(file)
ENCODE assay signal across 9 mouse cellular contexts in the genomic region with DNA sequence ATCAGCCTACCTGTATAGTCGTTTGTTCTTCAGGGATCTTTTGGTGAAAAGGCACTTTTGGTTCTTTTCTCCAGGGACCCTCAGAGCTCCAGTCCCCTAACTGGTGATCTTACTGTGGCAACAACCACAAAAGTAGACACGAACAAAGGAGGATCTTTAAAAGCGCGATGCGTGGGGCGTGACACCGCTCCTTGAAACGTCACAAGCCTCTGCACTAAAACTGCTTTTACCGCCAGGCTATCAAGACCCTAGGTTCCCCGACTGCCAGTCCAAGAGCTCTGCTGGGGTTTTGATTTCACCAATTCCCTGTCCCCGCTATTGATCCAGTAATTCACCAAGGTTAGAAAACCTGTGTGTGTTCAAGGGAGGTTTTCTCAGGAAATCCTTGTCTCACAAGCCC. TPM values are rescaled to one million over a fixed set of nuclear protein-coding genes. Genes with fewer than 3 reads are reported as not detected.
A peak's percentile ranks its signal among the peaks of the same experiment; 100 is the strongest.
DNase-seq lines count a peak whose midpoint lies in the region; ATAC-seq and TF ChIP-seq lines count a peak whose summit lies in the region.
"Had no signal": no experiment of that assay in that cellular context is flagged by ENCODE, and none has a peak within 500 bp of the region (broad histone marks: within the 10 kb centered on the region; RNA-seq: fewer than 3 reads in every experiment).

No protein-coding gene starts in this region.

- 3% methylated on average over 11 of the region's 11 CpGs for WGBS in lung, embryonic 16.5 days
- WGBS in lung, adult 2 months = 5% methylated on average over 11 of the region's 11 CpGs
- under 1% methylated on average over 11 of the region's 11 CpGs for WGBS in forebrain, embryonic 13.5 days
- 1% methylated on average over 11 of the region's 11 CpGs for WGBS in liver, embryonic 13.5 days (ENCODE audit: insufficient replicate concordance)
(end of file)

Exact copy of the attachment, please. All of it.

ENCODE assay signal across 9 mouse cellular contexts in the genomic region with DNA sequence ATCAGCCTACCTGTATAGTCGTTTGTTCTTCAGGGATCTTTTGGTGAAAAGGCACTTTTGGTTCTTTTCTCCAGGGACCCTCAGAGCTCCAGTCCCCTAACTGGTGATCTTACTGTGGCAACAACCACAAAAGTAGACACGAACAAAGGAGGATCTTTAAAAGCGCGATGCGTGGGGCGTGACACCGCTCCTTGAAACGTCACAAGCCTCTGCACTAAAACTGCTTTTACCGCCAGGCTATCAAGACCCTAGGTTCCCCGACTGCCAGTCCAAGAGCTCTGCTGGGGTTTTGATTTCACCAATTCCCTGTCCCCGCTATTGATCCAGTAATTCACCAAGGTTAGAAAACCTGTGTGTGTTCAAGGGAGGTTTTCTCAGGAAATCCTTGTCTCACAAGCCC. TPM values are rescaled to one million over a fixed set of nuclear protein-coding genes. Genes with fewer than 3 reads are reported as not detected.
A peak's percentile ranks its signal among the peaks of the same experiment; 100 is the strongest.
DNase-seq lines count a peak whose midpoint lies in the region; ATAC-seq and TF ChIP-seq lines count a peak whose summit lies in the region.
"Had no signal": no experiment of that assay in that cellular context is flagged by ENCODE, and none has a peak within 500 bp of the region (broad histone marks: within the 10 kb centered on the region; RNA-seq: fewer than 3 reads in every experiment).

No protein-coding gene starts in this region.

- 3% methylated on average over 11 of the region's 11 CpGs for WGBS in lung, embryonic 16.5 days
- WGBS in lung, adult 2 months = 5% methylated on average over 11 of the region's 11 CpGs
- under 1% methylated on average over 11 of the region's 11 CpGs for WGBS in forebrain, embryonic 13.5 days
- 1% methylated on average over 11 of the region's 11 CpGs for WGBS in liver, embryonic 13.5 days (ENCODE audit: insufficient replicate concordance)